BON justifies the end of the fuel subsidy

Nigeria Customs Service (NCS) officers collected the whopping sum of N241,903,781,854.46 in August, which is the highest the service has reached in 2022.
The collection comes at a time when the federal government’s thirst for revenue is heightened by dwindling revenues from the oil sector.
According to a cumulative table of monthly revenue collected by the NCS, previewed by The Tide source, the service collected a total of N1,755,386,486,390.02 from January to August 2022.
The cumulative collection is N363,436,321,614.95 which is higher than the N1,391,950,164,775.97 collected from January to August 2021.
The federal government’s emphasis on no. Sources of oil revenue have increased in recent times, which has raised higher expectations from organizations such as the Federal Inland Revenue Service (FIRS), Nigerian Ports Authority (NPA), Nigerian Maritime Administration and Safety Agency (NIMASA) and other revenue collection agencies.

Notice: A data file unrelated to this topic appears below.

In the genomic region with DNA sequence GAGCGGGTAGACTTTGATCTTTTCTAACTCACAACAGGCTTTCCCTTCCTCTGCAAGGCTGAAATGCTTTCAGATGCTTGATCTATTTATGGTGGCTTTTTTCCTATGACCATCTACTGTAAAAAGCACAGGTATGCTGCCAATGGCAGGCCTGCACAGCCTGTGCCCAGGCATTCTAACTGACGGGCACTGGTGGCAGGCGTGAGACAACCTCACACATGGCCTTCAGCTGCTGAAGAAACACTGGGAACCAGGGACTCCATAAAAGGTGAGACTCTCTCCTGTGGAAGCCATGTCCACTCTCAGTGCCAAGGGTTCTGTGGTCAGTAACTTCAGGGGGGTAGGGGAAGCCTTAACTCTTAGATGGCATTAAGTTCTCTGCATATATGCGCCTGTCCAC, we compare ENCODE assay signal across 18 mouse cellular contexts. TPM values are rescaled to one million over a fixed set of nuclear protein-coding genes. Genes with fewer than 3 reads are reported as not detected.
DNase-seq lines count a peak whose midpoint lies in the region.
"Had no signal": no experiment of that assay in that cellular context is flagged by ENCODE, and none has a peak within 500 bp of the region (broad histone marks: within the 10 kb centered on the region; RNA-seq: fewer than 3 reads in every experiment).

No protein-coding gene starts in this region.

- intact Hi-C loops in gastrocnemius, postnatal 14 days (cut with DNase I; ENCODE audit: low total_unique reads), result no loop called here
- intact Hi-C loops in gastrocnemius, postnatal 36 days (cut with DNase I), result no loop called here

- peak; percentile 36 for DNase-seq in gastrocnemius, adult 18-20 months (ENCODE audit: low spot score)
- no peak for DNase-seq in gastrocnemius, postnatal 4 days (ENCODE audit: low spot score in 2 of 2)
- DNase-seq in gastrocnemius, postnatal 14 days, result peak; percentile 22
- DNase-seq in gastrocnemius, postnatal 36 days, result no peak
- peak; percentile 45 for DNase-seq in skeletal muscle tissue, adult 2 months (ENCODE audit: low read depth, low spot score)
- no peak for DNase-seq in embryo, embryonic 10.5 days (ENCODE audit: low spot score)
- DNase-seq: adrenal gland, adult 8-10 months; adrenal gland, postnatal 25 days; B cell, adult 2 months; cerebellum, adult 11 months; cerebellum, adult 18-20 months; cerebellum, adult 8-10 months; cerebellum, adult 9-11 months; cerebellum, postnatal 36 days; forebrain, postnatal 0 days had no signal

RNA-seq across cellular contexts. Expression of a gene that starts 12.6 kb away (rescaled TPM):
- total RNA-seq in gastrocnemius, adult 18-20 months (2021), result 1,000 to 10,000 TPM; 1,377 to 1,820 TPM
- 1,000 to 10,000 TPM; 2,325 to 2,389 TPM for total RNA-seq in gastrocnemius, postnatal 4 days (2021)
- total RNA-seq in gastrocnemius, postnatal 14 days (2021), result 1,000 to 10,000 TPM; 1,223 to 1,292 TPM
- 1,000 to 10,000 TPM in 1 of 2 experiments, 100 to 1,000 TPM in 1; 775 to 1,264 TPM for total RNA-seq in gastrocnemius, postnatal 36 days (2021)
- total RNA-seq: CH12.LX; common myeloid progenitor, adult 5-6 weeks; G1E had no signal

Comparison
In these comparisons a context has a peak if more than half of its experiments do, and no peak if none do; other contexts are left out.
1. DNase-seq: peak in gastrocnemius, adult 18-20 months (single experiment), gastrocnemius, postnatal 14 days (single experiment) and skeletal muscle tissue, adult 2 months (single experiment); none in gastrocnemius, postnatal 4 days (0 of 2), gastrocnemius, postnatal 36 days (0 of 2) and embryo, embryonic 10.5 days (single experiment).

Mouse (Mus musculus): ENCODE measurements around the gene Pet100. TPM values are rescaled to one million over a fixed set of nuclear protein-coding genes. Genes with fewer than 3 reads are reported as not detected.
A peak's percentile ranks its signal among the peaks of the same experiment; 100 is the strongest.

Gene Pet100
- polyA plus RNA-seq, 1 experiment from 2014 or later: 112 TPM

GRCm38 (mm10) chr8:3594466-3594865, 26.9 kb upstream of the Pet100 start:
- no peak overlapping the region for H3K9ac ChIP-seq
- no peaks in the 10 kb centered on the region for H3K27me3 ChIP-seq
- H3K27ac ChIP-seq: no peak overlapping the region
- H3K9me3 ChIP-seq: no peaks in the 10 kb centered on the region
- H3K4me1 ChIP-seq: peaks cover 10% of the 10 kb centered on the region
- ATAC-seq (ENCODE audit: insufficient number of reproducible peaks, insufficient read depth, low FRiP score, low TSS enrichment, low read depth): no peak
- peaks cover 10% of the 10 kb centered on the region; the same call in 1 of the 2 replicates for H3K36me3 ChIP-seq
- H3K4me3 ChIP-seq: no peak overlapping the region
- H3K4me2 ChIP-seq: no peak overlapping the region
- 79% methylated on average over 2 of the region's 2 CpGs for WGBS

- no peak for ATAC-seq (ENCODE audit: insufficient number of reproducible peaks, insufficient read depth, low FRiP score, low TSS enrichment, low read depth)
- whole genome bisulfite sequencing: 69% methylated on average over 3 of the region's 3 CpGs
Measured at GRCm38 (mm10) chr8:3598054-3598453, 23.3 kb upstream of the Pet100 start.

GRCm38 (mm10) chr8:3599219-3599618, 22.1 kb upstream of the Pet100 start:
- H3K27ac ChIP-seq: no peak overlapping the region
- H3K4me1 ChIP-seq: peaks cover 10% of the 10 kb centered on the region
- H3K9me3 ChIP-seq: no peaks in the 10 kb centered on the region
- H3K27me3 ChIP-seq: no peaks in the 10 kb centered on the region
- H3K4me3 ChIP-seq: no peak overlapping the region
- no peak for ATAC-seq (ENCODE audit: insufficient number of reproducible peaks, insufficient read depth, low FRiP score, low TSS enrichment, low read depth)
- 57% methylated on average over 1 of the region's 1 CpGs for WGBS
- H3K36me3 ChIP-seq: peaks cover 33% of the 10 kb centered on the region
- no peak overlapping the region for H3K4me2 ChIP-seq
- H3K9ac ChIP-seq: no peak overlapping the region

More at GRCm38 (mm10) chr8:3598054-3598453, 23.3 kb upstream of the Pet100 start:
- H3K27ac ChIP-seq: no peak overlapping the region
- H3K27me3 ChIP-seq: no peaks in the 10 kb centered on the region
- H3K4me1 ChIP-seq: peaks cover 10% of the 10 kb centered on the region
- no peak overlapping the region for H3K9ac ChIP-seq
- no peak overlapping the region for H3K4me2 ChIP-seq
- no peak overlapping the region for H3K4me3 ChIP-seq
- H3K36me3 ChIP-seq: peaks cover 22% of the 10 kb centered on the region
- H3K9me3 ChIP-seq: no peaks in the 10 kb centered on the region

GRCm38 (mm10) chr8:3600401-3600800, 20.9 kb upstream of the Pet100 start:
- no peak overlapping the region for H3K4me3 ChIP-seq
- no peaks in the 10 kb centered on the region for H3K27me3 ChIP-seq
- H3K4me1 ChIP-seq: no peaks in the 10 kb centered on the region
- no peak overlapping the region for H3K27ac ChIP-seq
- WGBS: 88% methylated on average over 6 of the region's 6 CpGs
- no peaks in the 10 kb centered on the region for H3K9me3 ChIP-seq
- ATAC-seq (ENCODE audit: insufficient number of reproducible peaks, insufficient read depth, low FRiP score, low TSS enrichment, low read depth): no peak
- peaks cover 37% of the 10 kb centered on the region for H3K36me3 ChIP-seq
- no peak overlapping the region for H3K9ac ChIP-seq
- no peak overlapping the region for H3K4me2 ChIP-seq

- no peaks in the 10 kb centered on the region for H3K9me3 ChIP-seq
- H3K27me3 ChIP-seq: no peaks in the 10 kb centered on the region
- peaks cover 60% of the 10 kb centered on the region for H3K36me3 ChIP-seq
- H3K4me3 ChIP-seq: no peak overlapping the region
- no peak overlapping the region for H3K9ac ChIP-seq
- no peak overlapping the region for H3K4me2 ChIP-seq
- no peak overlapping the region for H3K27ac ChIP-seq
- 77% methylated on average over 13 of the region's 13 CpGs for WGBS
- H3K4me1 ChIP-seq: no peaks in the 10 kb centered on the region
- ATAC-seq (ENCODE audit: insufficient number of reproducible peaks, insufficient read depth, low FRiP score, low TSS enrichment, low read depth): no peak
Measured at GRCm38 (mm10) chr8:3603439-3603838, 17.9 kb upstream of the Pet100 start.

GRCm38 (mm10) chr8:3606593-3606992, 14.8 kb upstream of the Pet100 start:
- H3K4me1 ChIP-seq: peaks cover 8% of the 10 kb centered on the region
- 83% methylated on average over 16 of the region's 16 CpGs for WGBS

The country plans to borrow 11 trillion naira to finance the 2023 budget in addition to selling some national assets
This was revealed recently by the Minister of Finance and National Planning, Mrs. Zainab Ahmed, who also said that the government’s budget deficit is likely to exceed 12.42 trillion naira if it were to maintain oil subsidies for the whole of the 2023 budget cycle.
Ahmed revealed this during his appearance before the House of Representatives Finance Committee to defend the 2023-2025 Medium Term Expenditure Framework (MTEF) and Fiscal Strategy Paper (FSP).
Explaining two budget deficit scenarios to the committee, the minister said the first option is to keep the oil subsidy for the whole of 2023.
According to her, in the first scenario, the deficit is projected to be N12.41 trillion in 2023 from the budgeted N7.35 trillion in 2022, which is 196% of total revenue or 5.50% of estimated GDP.
Under this option, she added, the government would spend N6.72 trillion on subsidies.
Ahmed said the second option is to maintain subsidies until June 2023 and this scenario will take the deficit to 11.3 trillion naira or 5.01% of estimated GDP.
In this option, the PMS subsidy is expected to gobble up N3.3 trillion.

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